In addition, a one-time pad doesn't help with the authenticity of the message. If the message is modified in transit, there's no way to detect it. Encryption algorithms can be combined with authentication algorithm, and the cost of doing the two together is less than the cost of doing the two completely independently. The computational cost is only slightly less, but the cost in code size or in gate count is significantly less. For example, once you have the AES block cipher, it only takes a little additional work to build an authenticated encryption mode such as GCM or CCM.

• Your “more E than J” example is pretty irrelevant here. Even a really bad pseudorandum “OTP” wouldn't have such obvious periodicity issues. The real problem would be that not all keys are equally likely anymore: you could brute-force a set of prefixes that gives something meaningfully-looking on the first N bytes. Now with a true OTP, all of these prefixes would be equally likely and thus not tell you anything about the plaintext, but if you find that one matches the signature of a PRNG you can try to continue the sequence and if it gives non-gibberish, be pretty sure you've got it. – leftaroundabout Oct 17 '18 at 11:36

Distilling your question down to these two salient points:-

Why don't we use OTP in every case, what is the downside?

leads directly to Why wouldn't everyone encrypt with a One Time Pad? and I won't add to the confusion, but that question might provide some insight. It also deals with the authentication /malleability issues.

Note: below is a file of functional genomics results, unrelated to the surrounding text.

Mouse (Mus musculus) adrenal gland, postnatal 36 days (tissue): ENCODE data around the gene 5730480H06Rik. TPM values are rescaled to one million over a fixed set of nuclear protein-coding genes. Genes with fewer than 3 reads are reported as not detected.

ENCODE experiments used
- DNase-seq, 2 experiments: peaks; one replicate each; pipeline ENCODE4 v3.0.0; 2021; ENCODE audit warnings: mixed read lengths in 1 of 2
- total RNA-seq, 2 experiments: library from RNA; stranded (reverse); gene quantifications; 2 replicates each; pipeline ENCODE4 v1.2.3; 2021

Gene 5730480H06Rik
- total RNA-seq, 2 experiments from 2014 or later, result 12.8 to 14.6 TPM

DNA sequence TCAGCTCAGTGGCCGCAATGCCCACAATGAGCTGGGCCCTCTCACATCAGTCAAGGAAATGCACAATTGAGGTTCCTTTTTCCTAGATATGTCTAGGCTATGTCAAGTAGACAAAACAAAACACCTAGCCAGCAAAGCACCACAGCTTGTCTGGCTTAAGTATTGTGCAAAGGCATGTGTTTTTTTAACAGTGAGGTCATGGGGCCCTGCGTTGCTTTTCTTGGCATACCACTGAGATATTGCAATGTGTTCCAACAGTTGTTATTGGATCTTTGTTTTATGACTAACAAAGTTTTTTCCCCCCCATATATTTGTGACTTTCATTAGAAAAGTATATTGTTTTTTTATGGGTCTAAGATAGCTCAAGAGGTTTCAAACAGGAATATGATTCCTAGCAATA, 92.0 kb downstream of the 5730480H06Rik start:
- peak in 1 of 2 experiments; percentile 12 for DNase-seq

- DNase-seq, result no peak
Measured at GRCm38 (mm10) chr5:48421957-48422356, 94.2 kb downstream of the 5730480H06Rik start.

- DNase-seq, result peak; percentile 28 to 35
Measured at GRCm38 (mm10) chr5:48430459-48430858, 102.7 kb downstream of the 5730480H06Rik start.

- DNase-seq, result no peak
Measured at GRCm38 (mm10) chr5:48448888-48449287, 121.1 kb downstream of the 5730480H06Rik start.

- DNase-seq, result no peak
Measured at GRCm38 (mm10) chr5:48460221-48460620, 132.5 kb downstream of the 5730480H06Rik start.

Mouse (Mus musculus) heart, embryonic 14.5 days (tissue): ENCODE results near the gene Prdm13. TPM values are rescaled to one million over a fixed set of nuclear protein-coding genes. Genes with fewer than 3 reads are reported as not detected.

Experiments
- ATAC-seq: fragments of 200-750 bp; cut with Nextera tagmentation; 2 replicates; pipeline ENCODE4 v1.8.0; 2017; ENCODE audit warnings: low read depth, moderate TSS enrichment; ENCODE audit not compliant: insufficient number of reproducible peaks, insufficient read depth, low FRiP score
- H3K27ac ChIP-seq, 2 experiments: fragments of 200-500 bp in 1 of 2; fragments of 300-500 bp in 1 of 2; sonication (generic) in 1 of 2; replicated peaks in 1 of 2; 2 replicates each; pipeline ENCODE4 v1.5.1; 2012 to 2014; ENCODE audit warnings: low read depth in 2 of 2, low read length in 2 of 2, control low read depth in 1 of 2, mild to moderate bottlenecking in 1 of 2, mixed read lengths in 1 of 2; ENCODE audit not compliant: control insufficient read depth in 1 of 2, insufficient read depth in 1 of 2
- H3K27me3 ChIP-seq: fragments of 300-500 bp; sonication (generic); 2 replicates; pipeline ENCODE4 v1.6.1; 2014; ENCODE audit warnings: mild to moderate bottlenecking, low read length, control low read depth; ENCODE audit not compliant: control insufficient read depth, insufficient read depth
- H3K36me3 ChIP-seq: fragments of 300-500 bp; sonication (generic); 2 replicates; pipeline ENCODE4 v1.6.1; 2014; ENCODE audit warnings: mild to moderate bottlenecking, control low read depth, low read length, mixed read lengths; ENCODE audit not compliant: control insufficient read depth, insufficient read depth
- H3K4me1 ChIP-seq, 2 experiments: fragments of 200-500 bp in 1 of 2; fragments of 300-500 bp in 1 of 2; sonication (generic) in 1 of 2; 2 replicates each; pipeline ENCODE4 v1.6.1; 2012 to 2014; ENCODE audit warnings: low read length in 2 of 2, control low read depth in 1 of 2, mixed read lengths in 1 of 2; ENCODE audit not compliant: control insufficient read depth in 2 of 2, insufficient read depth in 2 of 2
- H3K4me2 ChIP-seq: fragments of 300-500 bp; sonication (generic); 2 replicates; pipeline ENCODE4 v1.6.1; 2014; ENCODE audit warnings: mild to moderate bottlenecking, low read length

I have a stream of data that is nearly-random

Then use it to seed a CSPRNG. Why in one time pad must the key distribution to be truly random and Why does the key for a one-time pad have to be uniformly distributed? show why you shouldn't use it raw. If your system has the capacity to store a large one time pad, it probably has enough computing power to run some form of CSPRNG. There are ChaCha derived implementations that will run as low as Arduino level. Just make sure that your original entropy is sufficient, typically 128 bits or more. That might require some compression /folding of the raw data to suit the seed size of the CSPRNG you should be using.

In many respects, this is the hardest part facing you as accurate entropy measurement of data is tricky. You clearly want to avoid the situation where a 1kbit stream of data only has a few bits of entropy as it's generated purely arithmetically.

I know that there are many encryption standards that take a key and sometimes an IV, and produces a cipher-text (the most prominent one is AES).

AES by itself is not a cipher, it is a block cipher. As such it can only encrypt messages that are exactly one block (16 bytes). You need a mode of operation such as counter mode encryption to create a real cipher. The mode of operation requires the IV. The IV just depends on the block size, not on any other property of the cipher.